There are students in the cafeteria that don’t listen to me like it’s their job to teach me the finer points of ignoring someone, and this one walking away from me now is half-expecting me to call her out on it. This can be evidenced by the escalating speed of her gait away from me and the part-angry, part-worried look she shot back at me over her shoulder that might as well be a getaway vehicle.
One can imagine that someday she’ll try this with her boss on the way to a lunch break and be told upon her return she should keep walking until she gets home, where she should think about coming back and looking part-way agreeable if she wants to continue to have a bank account and discover there are some things more important than being your own boss, such as being able to afford your own shoes.
But this individual isn’t thinking about the future and whether she’ll be able to afford one. Like many students who’ve been taught the period begins and ends with them and to hell with being able to tell a story with one, since everybody lives forever, and stories never end, though of course they do, they end quite abruptly, and this ephemeral quality is in fact what makes a story feel so important, the student emerges unexpectedly from another hallway and before I can get a word out about her asking permission and sitting down, gives me the hand and says yeah yeah. Suddenly she’s twenty years older, been through a divorce, raised 5 kids on her own, and had it with support systems that pretend to help, but only keep you needy and looking down, suddenly she’s earned the right to be recklessly and proudly disrespectful.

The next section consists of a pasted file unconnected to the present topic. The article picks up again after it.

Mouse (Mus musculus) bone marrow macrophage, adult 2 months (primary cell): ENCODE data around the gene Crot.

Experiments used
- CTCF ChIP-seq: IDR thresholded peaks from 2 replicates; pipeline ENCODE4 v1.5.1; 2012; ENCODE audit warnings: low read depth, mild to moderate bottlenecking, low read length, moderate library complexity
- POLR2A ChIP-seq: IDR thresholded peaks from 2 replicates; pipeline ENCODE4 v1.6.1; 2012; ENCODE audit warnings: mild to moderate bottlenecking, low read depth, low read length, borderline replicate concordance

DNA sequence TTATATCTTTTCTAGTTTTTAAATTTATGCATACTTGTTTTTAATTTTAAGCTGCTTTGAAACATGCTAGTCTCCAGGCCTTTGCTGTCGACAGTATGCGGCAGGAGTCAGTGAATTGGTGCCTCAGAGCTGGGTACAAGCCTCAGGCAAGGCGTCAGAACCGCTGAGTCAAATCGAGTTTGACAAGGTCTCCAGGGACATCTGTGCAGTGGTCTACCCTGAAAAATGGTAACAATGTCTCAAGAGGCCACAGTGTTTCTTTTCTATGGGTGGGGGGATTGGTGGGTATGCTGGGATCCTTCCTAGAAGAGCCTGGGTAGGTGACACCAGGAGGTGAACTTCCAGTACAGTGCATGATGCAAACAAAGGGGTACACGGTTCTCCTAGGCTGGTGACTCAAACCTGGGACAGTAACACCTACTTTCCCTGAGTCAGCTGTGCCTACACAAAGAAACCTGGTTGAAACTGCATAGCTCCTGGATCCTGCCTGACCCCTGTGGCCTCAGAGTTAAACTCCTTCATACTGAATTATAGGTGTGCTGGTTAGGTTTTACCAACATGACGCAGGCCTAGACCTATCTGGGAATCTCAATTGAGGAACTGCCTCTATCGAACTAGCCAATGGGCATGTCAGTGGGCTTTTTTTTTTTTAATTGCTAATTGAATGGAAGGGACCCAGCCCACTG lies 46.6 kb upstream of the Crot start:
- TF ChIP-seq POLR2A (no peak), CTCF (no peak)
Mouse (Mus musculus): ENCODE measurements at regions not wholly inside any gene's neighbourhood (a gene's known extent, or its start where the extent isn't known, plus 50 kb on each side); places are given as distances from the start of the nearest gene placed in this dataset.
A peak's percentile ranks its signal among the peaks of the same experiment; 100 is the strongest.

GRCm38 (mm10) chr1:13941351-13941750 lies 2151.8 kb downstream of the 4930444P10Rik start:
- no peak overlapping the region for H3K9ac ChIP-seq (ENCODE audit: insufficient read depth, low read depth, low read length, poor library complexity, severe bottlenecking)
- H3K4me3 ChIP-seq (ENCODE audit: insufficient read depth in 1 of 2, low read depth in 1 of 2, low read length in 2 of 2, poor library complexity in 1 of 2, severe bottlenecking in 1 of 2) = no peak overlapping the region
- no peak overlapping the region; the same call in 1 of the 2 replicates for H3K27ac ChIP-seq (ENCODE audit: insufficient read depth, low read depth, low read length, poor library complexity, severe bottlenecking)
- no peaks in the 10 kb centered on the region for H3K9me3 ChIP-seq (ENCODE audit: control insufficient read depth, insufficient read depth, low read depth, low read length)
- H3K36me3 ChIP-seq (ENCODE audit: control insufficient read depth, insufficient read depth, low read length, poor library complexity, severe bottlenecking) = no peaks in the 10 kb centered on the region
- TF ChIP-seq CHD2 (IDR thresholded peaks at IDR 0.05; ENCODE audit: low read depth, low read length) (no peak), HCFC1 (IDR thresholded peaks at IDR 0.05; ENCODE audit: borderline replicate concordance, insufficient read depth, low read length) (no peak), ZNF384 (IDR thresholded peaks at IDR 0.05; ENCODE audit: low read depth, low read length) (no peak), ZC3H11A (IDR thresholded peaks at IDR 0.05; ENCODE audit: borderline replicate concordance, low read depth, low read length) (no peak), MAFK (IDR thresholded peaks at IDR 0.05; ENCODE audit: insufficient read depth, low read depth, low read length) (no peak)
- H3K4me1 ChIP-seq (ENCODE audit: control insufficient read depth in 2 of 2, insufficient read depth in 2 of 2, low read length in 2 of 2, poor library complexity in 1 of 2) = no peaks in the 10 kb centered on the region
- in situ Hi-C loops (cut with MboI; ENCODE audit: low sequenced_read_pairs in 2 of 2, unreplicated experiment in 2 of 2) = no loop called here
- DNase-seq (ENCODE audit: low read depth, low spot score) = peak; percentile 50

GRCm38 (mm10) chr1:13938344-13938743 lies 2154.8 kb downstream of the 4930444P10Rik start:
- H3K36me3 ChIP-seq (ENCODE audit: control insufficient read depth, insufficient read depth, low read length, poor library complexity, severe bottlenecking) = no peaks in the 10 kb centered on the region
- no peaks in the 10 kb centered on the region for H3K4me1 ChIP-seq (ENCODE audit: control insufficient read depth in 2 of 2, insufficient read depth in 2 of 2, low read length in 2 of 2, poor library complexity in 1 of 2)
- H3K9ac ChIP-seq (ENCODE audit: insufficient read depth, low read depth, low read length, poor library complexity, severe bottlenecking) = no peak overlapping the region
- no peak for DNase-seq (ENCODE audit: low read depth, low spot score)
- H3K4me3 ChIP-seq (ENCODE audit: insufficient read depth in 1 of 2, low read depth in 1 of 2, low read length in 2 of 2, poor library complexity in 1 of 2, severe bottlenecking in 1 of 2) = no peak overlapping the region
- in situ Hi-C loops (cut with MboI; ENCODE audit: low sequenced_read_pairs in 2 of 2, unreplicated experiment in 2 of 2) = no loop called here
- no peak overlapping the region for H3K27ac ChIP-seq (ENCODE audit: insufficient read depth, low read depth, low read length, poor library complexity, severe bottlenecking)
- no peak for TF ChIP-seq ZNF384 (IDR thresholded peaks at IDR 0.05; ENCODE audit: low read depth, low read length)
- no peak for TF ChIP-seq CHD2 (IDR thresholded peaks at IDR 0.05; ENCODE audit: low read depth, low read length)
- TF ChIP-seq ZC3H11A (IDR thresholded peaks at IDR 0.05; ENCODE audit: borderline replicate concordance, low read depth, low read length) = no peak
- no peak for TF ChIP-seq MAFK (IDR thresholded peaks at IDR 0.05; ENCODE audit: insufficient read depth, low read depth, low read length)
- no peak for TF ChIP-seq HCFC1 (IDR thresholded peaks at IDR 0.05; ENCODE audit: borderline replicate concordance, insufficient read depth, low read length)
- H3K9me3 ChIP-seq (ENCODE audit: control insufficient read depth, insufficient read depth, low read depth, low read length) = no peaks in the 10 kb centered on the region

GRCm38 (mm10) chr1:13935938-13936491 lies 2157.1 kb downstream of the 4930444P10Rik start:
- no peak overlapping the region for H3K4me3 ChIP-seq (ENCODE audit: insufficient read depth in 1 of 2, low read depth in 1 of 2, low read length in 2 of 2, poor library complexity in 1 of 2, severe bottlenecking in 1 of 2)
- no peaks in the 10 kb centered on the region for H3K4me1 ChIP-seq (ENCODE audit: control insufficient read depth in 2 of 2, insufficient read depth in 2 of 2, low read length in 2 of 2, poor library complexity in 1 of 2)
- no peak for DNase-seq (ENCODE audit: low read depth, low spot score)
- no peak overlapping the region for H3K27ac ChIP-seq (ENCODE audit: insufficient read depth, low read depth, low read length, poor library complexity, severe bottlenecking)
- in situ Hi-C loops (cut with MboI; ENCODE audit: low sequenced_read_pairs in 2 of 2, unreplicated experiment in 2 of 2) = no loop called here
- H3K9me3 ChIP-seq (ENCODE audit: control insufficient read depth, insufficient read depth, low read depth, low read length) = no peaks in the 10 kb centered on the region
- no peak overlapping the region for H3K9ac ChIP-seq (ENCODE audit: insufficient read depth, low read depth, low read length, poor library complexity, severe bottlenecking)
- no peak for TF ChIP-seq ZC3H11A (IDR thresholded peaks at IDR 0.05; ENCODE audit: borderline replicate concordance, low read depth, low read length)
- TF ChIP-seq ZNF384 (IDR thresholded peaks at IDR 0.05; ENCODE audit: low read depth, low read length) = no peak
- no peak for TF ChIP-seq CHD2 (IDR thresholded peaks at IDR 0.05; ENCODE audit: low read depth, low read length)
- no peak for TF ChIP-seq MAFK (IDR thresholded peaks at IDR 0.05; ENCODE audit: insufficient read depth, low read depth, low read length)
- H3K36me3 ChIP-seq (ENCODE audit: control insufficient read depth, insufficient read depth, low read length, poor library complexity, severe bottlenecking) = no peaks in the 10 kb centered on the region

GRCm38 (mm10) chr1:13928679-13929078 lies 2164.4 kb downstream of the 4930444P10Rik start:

She’s like some resentful mothers I’ve known who hit wine instead of hitting other things, and yes, of course I’m now glimpsing certain others in my past who’ve exuded this heightened level of fed up-ness and refusal, there’s no denying that fact. Such is the way of bias and how it plays with trauma and re-enactment or any realization that, at a basic level, must connect the present to a memory in order to simply start to ooze.
I’d like to tell her this while she pulls the pepperoni off her pizza and gives it to her friend who’s threatening to hit her if she doesn’t, the same one who’s simultaneously trying to fend off a boy who’s been trying to steal fries from her plate, followed by bouts of twirling and munching, so happy he is to be alive with her fries in his hand nothing else will fill him.
He’ll be running for governor eventually, and she’ll be the mayor, and they’ll both be swallowing your precious time with ads signaling how important it is to take this or that opportunity and rely on one another for help with basic needs, because we’re all here for each other.